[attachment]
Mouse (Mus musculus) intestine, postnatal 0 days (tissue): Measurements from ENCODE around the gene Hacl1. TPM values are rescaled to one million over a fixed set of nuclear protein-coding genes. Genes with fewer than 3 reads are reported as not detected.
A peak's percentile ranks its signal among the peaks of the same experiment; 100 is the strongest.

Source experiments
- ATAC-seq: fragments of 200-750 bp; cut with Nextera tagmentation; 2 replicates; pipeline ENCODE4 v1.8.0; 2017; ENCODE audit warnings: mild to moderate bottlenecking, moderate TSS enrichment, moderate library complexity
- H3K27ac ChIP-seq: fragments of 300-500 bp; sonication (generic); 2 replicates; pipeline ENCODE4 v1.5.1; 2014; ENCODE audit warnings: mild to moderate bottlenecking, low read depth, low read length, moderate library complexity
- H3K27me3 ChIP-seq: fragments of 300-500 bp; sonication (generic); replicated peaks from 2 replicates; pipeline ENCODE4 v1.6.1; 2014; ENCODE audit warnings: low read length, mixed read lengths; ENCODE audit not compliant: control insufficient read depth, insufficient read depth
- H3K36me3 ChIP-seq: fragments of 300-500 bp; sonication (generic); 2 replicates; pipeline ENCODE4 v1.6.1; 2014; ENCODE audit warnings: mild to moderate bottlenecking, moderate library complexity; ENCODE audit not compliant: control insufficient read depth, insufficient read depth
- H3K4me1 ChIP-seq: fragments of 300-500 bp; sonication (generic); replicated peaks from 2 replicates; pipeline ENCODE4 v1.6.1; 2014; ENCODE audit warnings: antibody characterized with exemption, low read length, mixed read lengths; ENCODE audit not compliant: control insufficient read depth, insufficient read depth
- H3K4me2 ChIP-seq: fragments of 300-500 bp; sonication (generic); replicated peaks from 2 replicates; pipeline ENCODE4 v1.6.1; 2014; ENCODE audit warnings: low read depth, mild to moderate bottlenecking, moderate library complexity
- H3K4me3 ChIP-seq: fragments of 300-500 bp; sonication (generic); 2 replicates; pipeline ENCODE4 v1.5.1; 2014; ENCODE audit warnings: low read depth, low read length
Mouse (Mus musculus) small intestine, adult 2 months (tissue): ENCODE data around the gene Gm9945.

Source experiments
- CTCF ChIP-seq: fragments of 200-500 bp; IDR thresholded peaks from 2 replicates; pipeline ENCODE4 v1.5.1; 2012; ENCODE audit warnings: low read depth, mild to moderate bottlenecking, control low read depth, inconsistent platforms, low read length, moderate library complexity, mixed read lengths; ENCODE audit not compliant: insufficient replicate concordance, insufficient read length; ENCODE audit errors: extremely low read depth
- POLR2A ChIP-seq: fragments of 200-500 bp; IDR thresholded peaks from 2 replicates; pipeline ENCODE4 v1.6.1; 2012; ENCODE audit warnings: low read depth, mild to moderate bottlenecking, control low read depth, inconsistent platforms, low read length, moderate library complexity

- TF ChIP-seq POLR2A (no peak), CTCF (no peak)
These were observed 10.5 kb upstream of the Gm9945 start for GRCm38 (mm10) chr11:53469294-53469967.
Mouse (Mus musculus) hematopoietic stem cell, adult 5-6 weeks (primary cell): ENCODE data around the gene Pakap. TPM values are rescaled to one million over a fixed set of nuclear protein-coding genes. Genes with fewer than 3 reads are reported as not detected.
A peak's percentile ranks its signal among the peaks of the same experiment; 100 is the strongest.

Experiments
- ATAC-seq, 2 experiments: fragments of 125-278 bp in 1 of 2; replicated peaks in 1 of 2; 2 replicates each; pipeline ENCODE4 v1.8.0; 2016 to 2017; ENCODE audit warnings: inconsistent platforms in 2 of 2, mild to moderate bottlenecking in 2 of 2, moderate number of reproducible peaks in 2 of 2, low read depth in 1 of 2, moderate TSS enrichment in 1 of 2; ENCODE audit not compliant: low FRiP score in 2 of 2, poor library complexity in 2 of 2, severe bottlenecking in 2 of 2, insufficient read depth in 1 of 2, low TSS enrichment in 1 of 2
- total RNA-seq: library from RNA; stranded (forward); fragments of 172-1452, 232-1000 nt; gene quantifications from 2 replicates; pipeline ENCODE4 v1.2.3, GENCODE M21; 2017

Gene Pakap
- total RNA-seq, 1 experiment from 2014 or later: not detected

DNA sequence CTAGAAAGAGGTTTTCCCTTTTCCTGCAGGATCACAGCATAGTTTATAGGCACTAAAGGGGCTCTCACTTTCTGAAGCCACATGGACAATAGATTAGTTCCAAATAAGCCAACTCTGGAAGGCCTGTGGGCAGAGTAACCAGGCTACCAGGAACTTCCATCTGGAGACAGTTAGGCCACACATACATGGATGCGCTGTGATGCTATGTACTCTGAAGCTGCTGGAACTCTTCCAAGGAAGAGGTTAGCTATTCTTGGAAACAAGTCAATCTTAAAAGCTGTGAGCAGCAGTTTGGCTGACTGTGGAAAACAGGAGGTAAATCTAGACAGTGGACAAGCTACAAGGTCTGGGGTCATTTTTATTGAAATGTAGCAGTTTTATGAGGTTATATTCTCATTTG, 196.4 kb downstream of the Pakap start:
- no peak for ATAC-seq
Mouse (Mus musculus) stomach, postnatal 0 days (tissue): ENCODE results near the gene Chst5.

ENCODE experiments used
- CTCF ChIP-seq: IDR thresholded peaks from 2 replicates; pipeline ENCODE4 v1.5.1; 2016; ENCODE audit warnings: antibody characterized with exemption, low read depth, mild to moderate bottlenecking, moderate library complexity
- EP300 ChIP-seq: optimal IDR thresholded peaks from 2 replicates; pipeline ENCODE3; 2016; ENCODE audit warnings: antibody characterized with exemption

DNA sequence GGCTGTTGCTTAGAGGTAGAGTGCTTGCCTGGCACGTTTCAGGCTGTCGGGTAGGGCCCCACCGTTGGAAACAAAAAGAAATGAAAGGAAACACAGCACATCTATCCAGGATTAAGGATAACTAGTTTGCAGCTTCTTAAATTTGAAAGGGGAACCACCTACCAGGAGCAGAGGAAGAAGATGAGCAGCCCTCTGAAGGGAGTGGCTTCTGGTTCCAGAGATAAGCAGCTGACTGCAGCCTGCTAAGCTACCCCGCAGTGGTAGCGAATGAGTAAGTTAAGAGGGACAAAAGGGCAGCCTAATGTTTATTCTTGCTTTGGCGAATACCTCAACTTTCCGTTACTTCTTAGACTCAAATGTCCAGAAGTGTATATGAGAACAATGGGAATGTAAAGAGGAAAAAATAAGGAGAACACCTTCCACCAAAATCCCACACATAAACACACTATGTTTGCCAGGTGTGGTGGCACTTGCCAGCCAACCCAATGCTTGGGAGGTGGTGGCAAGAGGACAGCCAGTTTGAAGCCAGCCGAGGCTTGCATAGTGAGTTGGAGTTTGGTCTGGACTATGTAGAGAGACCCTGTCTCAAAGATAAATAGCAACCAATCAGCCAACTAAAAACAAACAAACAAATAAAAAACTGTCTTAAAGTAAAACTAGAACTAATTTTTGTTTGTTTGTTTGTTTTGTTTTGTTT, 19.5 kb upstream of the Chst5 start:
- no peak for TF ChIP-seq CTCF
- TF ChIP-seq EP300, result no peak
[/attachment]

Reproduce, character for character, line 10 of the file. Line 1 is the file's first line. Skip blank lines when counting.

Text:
- H3K4me3 ChIP-seq: fragments of 300-500 bp; sonication (generic); 2 replicates; pipeline ENCODE4 v1.5.1; 2014; ENCODE audit warnings: low read depth, low read length